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JAMA. 1903;XL(6):347-350. doi:10.1001/jama.1903.92490060001001.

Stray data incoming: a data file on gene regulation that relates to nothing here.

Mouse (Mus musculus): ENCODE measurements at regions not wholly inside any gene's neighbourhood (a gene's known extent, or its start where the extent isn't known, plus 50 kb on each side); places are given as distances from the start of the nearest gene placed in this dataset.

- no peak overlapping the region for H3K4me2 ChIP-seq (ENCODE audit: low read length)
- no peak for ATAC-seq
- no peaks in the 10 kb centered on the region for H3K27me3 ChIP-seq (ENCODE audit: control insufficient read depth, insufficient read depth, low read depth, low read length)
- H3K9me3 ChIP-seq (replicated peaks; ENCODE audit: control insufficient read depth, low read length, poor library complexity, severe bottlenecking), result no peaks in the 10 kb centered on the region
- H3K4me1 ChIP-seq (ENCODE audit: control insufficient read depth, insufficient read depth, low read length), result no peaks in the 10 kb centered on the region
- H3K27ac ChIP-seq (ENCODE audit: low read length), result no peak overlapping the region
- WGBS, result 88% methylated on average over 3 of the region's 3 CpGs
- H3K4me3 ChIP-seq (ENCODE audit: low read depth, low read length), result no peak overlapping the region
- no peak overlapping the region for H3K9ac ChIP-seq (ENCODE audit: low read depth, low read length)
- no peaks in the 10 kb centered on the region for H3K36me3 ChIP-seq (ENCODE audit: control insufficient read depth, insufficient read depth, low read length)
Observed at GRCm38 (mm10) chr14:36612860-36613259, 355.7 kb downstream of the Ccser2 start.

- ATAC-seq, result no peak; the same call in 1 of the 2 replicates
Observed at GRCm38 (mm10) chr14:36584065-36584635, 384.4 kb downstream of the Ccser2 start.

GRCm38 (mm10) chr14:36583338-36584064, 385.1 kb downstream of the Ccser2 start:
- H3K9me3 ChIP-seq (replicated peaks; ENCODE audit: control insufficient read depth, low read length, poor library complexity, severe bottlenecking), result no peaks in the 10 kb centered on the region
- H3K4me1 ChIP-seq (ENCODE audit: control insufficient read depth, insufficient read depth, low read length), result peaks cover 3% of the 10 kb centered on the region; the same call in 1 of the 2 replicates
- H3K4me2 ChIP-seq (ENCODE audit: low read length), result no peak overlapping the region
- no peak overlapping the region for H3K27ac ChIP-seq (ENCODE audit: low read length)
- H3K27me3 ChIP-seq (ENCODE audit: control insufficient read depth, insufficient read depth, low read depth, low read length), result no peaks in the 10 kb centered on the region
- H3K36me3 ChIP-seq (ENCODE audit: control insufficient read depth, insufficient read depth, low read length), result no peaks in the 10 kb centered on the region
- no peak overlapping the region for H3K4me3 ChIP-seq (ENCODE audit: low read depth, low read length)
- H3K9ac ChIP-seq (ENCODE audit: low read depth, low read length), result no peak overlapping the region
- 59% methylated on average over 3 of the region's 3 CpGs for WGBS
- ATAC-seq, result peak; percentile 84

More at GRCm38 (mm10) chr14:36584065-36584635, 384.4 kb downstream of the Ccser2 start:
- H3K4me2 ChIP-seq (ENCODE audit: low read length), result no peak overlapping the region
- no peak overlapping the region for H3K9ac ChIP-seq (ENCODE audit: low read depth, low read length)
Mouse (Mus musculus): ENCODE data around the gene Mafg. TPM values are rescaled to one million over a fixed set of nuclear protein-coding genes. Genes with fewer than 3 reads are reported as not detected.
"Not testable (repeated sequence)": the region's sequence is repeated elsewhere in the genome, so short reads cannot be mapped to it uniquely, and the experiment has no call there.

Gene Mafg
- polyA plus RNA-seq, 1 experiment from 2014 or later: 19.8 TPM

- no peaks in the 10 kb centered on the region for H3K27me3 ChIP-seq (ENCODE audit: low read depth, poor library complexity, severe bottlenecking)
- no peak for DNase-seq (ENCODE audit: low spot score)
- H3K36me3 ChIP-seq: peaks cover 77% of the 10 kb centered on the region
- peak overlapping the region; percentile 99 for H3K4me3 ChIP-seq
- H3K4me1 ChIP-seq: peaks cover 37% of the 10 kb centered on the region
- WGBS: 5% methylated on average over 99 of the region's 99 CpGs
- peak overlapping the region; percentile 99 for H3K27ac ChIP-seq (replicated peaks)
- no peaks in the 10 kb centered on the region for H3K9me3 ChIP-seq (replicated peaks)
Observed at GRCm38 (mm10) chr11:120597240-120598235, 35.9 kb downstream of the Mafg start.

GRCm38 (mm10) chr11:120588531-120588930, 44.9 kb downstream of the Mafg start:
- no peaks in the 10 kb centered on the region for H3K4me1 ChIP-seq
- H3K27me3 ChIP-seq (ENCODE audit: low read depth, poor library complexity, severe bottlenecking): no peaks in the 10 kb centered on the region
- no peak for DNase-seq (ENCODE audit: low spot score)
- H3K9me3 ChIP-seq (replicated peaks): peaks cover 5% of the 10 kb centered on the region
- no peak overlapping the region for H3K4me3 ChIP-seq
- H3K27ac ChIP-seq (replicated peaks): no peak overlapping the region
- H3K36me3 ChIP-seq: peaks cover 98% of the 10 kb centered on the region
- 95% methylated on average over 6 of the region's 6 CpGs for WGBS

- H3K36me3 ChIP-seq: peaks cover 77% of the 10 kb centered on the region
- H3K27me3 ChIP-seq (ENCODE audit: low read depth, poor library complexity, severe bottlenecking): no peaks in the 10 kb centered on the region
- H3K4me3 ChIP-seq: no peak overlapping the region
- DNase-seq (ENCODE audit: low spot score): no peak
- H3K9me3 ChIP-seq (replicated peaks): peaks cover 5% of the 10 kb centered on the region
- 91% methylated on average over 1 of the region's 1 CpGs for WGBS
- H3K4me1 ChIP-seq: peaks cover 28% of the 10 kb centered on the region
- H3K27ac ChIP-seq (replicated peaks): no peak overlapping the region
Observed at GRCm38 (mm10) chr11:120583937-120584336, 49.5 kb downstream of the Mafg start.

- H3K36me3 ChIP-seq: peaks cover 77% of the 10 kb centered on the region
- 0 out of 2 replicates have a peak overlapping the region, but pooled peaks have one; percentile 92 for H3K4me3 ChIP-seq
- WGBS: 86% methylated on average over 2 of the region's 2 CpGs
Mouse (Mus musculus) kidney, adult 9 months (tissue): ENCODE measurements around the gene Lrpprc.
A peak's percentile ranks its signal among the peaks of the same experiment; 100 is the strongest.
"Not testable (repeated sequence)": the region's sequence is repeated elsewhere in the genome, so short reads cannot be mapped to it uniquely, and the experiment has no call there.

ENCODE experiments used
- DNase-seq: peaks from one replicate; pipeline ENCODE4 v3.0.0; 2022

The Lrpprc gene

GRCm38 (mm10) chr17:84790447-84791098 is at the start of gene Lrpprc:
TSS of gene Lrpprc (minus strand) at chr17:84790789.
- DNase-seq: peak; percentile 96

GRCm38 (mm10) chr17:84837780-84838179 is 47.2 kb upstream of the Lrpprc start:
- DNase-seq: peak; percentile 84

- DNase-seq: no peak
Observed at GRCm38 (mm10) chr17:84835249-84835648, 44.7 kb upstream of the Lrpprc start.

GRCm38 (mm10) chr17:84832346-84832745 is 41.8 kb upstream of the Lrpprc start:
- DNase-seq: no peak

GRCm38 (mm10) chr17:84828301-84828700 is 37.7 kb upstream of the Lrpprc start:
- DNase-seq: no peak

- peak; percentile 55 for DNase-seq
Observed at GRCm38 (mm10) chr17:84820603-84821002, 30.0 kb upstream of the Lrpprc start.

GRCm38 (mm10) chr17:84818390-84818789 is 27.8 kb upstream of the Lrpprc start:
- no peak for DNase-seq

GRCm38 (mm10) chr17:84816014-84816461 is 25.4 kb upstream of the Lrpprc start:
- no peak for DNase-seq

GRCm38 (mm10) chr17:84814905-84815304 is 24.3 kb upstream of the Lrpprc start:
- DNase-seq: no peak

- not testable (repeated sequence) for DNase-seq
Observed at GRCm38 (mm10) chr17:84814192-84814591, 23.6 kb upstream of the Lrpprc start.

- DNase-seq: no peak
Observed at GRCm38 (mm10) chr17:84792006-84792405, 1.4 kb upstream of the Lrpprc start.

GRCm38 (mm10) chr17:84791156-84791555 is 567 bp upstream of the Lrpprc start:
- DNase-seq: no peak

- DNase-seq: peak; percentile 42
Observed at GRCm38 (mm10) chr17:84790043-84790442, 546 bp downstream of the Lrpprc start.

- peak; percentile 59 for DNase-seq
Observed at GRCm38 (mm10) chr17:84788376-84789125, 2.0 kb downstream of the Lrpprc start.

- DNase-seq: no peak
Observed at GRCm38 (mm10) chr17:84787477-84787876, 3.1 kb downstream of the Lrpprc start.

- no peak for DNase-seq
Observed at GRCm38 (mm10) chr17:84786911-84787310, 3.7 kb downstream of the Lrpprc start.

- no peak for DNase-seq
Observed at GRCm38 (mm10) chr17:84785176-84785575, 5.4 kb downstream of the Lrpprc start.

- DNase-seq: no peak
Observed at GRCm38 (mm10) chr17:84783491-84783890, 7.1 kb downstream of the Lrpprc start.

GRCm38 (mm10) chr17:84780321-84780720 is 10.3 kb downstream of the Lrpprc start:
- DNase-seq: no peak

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Nervousness seems to be the stepchild of medical practice—somewhat disliked, half understood, certainly neglected. For the average practitioner no problem in the theory of organic disease is too profound for attempted solution, no law of life too exalted for his aspiration, no bacillus so small as to elude his pursuit, but with such a triviality as nervousness, its nature, prevention and cure, he seldom seriously occupies his mind. To acquire a working knowledge of the brain is too much bother. To ponder the plain facts of heredity, development and child-rearing is too uninteresting. To cultivate a familiarity with the various passions and emotions, to search out manners of thought and feeling, or even to discover the dominating element in the life of a patient is quite impractical. To take the time to counsel those about to marry or to instruct the mother how not to spoil her children


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